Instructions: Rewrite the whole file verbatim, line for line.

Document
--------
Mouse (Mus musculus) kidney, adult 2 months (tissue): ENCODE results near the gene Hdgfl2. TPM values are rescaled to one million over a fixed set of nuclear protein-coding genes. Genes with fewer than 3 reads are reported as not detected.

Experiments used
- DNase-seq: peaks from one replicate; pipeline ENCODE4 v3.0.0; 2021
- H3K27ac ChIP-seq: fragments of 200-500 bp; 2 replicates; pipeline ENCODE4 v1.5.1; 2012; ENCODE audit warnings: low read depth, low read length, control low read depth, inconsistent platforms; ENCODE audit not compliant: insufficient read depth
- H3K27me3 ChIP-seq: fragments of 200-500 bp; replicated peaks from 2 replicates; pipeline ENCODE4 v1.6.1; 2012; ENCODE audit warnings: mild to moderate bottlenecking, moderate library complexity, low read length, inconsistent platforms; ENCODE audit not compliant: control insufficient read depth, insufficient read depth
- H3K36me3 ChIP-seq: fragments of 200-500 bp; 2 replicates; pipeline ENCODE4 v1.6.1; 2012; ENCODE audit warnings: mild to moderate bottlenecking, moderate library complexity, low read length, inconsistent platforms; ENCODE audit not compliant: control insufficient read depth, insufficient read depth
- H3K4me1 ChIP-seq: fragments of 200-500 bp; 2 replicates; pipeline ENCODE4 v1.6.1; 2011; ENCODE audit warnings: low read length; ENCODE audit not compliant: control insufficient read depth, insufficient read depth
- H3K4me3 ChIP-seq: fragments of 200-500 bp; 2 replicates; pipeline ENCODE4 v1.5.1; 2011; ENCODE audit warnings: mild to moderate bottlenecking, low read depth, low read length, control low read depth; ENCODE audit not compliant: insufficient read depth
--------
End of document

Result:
Mouse (Mus musculus) kidney, adult 2 months (tissue): ENCODE results near the gene Hdgfl2. TPM values are rescaled to one million over a fixed set of nuclear protein-coding genes. Genes with fewer than 3 reads are reported as not detected.

Experiments used
- DNase-seq: peaks from one replicate; pipeline ENCODE4 v3.0.0; 2021
- H3K27ac ChIP-seq: fragments of 200-500 bp; 2 replicates; pipeline ENCODE4 v1.5.1; 2012; ENCODE audit warnings: low read depth, low read length, control low read depth, inconsistent platforms; ENCODE audit not compliant: insufficient read depth
- H3K27me3 ChIP-seq: fragments of 200-500 bp; replicated peaks from 2 replicates; pipeline ENCODE4 v1.6.1; 2012; ENCODE audit warnings: mild to moderate bottlenecking, moderate library complexity, low read length, inconsistent platforms; ENCODE audit not compliant: control insufficient read depth, insufficient read depth
- H3K36me3 ChIP-seq: fragments of 200-500 bp; 2 replicates; pipeline ENCODE4 v1.6.1; 2012; ENCODE audit warnings: mild to moderate bottlenecking, moderate library complexity, low read length, inconsistent platforms; ENCODE audit not compliant: control insufficient read depth, insufficient read depth
- H3K4me1 ChIP-seq: fragments of 200-500 bp; 2 replicates; pipeline ENCODE4 v1.6.1; 2011; ENCODE audit warnings: low read length; ENCODE audit not compliant: control insufficient read depth, insufficient read depth
- H3K4me3 ChIP-seq: fragments of 200-500 bp; 2 replicates; pipeline ENCODE4 v1.5.1; 2011; ENCODE audit warnings: mild to moderate bottlenecking, low read depth, low read length, control low read depth; ENCODE audit not compliant: insufficient read depth